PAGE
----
Hidden Meanings in Popular Logos

Hidden Meanings in Popular Logos
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Hidden Meanings in Popular Logos
Sometimes a company or brand logo is more than it first appears. We take a look at the hidden meanings or messages embedded in popular logos. You won't look at these designs the same way again.
Can you spot something in this logo? The FedEx logo, designed in 1994 by Linden Leader & Landor Associates, at first appears simple and straightforward. However, if you look at the white space between the "E" and "x" you can see a right-facing arrow. This "hidden" arrow was intended to be a subliminal symbol for speed and precision.
That yellow arrow is more than just a decorative swoosh. The Amazon logo was created to represent the message that it sells everything from A to Z (the arrow connects the two letters) and also represents the smile that customers would experience by shopping on the Amazon.com Web site (the arrow becomes a smile).
In 2005, as part of its 60th anniversary celebration, Baskin-Robbins launched a new brand identity. The new logo was intended to "capture the fun and energy of Baskin-Robbins." In the old logo, the number "31" appeared within a simple arc, suggestive of a scoop of ice cream, and next to the name. In the new logo, you can see that the "31" still exists. It is now formed by the pink portion of the ice cream store's two initials: "B" and "R."
Founded in 1896, the Big Ten Conference is a union of world-class academic institutions who share a common mission of research, graduate, professional and undergraduate teaching and public service. From approximately 1949 until 1990, the Big Ten consisted of 10 member schools. Then, on June 4, 1990, it added Pennsylvania State University into the Conference. The "Big Ten" name stayed the same, but if you look closely at the blue space surrounding the letters "G" and "T", you can clearly see the number "11" reflects this addition.
In 1908, in Berne, Switzerland, Theodore Tobler and Emil Baumann (Tobler's cousin), developed a unique chocolate, consisting of a special recipe and a triangular shape. But it wasn't until 1970 that the Matterhorn mountain image appeared on the packaging for the first time. Today there is a bear (symbol of the city of Berne, where Toblerone is produced) hidden in the modern version of the Matterhorn mountain logo.
Lamenting the loss of the old Northwest Airlines logo (shown here), pilot Patrick Smith published his critique of the new logo in his "Ask the Pilot" column at salon.com, saying the airline's previous circular corporate logo was, "quite simply, a work of genius. It was an N; it was a W; it was a compass pointing toward the northwest."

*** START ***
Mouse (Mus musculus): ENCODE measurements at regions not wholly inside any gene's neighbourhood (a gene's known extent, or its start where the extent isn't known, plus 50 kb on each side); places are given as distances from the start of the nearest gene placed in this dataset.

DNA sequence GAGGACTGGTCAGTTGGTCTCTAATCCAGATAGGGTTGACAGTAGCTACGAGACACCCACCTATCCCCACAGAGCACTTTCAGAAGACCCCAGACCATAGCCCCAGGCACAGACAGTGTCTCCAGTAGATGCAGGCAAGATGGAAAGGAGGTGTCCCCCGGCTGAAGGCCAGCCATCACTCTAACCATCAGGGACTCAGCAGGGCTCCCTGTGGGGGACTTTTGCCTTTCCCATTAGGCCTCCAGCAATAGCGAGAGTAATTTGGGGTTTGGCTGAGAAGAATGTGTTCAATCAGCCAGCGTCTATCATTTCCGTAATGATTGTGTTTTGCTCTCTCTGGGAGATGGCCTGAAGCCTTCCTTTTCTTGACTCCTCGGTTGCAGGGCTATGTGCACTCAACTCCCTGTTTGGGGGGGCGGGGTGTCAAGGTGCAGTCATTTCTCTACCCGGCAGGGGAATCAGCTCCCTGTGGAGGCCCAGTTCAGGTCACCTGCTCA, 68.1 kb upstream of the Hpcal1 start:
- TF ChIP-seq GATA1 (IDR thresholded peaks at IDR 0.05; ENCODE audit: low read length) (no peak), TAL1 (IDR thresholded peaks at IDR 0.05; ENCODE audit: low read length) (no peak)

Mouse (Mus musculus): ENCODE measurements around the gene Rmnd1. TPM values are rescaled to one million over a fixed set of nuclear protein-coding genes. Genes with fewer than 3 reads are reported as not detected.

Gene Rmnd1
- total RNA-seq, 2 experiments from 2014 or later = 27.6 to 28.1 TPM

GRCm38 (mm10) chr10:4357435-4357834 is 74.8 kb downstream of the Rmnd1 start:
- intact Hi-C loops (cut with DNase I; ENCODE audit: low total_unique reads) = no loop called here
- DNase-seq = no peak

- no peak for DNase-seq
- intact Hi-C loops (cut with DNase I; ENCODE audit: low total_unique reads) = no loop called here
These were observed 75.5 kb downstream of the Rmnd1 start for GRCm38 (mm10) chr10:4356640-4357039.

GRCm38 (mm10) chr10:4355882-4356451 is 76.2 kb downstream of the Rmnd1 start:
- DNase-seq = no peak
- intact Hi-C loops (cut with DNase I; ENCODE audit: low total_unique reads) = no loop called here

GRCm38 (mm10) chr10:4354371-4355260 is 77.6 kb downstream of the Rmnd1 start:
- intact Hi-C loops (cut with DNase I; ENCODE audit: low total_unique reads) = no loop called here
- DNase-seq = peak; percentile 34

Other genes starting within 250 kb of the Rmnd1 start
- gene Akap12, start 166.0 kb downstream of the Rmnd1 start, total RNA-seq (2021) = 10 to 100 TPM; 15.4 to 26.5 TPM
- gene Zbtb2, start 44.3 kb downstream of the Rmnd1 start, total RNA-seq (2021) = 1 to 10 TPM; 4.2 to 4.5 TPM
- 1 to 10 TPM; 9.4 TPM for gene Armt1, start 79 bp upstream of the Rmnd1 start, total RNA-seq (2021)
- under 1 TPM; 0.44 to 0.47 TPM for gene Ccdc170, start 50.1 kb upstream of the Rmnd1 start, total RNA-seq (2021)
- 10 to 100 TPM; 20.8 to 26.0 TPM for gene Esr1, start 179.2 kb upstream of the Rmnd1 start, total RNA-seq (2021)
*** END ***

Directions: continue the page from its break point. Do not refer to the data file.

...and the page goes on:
Sun's logo -- which features four interleaved copies of the word "sun" -- was designed by professor Vaughan Pratt of Stanford University. It is an ambigram, which is defined as a typographical design or artform that may be read as one or more words not only in its form as presented, but also from another viewpoint, direction or orientation. The initial version of the logo had the sides oriented horizontally and vertically, but it was subsequently redesigned so as to appear to stand on one corner.
The "i's" in Families and the mirrored "R's" in Marriage visually symbolize both relationships simply and effectively.
Do you see the right half of a smiley face? Or do you see a lower case "g"? In either case, you'd be correct.
According to Unilever, its new identity is an expression of vitality. Each icon within the logo represents an aspect of its business. For example, the shirt (below the heart) symbolizes "clothes" and represent fresh laundry and looking good.
The Carrefour group is one the world's leading distribution groups and the world's second-largest retailer and the largest in Europe. As explained by graphicdesignblog.org, Carrefour in French means "crossroads" and the logo shows two opposite arrows inside a diamond shaping the "C" letter with the negative space between them.
Take a look and you'll see a whale's tail, the letter "W" in green and the white space forming an "H" for Hartford.
According to the IBM Archives, in 1972 the IBM international recognition logo was adopted and remains the official logo still in use. The IBM logo is easily recognized by the distinctive eight stripes that make up the letters IBM. The horizontal stripes are intended to suggest "speed and dynamism."
The flagship store of Galeries Lafayette is in Paris and is a 10-story department store. Which is why it makes perfect sense for the the logo's two "t's" to join to form a representation of the Eiffel Tower.